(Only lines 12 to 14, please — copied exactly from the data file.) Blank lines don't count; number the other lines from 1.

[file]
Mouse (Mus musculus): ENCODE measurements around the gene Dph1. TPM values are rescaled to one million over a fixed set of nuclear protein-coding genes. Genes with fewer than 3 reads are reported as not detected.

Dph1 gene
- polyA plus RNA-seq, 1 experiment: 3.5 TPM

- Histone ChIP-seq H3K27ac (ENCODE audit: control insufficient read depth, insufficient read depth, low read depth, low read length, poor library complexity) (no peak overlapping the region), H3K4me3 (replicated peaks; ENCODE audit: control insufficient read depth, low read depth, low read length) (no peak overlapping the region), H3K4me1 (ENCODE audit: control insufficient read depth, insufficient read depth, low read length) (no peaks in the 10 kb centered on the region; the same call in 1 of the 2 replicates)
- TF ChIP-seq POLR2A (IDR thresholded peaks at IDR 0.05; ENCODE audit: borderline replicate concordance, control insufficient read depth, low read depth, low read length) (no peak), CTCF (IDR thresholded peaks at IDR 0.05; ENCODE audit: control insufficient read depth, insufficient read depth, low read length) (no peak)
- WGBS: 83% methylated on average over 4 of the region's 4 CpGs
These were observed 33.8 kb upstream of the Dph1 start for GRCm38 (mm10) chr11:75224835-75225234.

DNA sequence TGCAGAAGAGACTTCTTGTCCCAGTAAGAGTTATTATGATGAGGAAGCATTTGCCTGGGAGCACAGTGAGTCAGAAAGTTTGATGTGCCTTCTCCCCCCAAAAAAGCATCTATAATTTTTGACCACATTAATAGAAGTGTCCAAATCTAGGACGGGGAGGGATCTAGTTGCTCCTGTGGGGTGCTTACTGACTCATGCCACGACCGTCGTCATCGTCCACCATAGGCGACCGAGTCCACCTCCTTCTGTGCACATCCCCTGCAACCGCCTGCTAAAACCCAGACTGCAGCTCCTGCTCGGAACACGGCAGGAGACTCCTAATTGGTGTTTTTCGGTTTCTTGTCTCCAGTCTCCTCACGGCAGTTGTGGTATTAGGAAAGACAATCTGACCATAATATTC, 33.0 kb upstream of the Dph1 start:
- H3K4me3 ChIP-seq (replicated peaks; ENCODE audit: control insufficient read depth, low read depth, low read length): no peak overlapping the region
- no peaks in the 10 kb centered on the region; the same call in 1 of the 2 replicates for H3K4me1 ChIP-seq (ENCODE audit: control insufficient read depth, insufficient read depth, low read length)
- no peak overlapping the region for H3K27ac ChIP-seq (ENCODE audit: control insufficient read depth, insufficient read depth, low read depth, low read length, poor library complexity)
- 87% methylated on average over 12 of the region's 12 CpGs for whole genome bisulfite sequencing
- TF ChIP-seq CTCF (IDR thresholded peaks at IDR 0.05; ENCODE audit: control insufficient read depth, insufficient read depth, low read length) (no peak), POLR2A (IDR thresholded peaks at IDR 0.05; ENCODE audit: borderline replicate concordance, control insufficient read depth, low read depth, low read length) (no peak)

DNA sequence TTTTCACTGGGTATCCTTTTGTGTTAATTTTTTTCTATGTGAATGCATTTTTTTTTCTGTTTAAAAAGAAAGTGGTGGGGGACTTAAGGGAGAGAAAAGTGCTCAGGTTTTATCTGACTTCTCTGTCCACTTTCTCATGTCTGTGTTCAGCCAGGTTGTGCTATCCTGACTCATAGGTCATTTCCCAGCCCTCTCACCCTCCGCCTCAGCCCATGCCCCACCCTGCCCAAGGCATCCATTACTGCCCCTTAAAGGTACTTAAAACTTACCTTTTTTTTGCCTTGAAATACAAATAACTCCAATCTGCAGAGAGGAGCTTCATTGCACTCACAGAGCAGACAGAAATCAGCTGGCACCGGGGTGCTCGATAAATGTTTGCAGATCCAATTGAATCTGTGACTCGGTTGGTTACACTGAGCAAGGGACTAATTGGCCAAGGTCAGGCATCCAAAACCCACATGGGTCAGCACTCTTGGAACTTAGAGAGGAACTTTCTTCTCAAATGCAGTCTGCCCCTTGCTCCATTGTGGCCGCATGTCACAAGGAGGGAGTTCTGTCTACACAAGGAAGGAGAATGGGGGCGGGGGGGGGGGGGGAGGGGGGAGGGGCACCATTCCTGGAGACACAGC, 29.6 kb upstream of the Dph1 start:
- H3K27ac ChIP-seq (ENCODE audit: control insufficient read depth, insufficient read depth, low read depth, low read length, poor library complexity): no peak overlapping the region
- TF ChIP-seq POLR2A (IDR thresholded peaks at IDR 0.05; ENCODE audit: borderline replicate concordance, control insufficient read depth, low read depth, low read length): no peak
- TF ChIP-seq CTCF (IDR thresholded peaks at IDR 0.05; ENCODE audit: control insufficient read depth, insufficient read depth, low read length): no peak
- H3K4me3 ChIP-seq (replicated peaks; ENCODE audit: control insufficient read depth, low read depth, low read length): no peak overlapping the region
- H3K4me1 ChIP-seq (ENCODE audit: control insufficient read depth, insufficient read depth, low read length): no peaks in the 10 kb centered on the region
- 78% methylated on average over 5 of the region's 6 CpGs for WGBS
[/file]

- 87% methylated on average over 12 of the region's 12 CpGs for whole genome bisulfite sequencing
- TF ChIP-seq CTCF (IDR thresholded peaks at IDR 0.05; ENCODE audit: control insufficient read depth, insufficient read depth, low read length) (no peak), POLR2A (IDR thresholded peaks at IDR 0.05; ENCODE audit: borderline replicate concordance, control insufficient read depth, low read depth, low read length) (no peak)

DNA sequence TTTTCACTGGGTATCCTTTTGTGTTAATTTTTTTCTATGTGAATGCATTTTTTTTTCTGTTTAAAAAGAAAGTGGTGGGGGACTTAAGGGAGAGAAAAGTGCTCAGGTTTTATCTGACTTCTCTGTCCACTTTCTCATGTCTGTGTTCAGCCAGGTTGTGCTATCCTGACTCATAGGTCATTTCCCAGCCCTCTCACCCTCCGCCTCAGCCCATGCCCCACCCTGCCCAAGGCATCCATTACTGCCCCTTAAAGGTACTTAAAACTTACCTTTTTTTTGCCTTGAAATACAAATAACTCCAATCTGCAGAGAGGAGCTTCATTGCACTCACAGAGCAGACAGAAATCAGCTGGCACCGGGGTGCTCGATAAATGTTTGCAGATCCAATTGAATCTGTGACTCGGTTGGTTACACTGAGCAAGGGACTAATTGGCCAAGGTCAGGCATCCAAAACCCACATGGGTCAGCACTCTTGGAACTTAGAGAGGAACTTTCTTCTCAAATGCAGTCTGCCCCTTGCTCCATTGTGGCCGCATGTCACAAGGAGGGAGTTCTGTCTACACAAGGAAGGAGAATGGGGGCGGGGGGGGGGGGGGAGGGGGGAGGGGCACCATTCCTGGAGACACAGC, 29.6 kb upstream of the Dph1 start: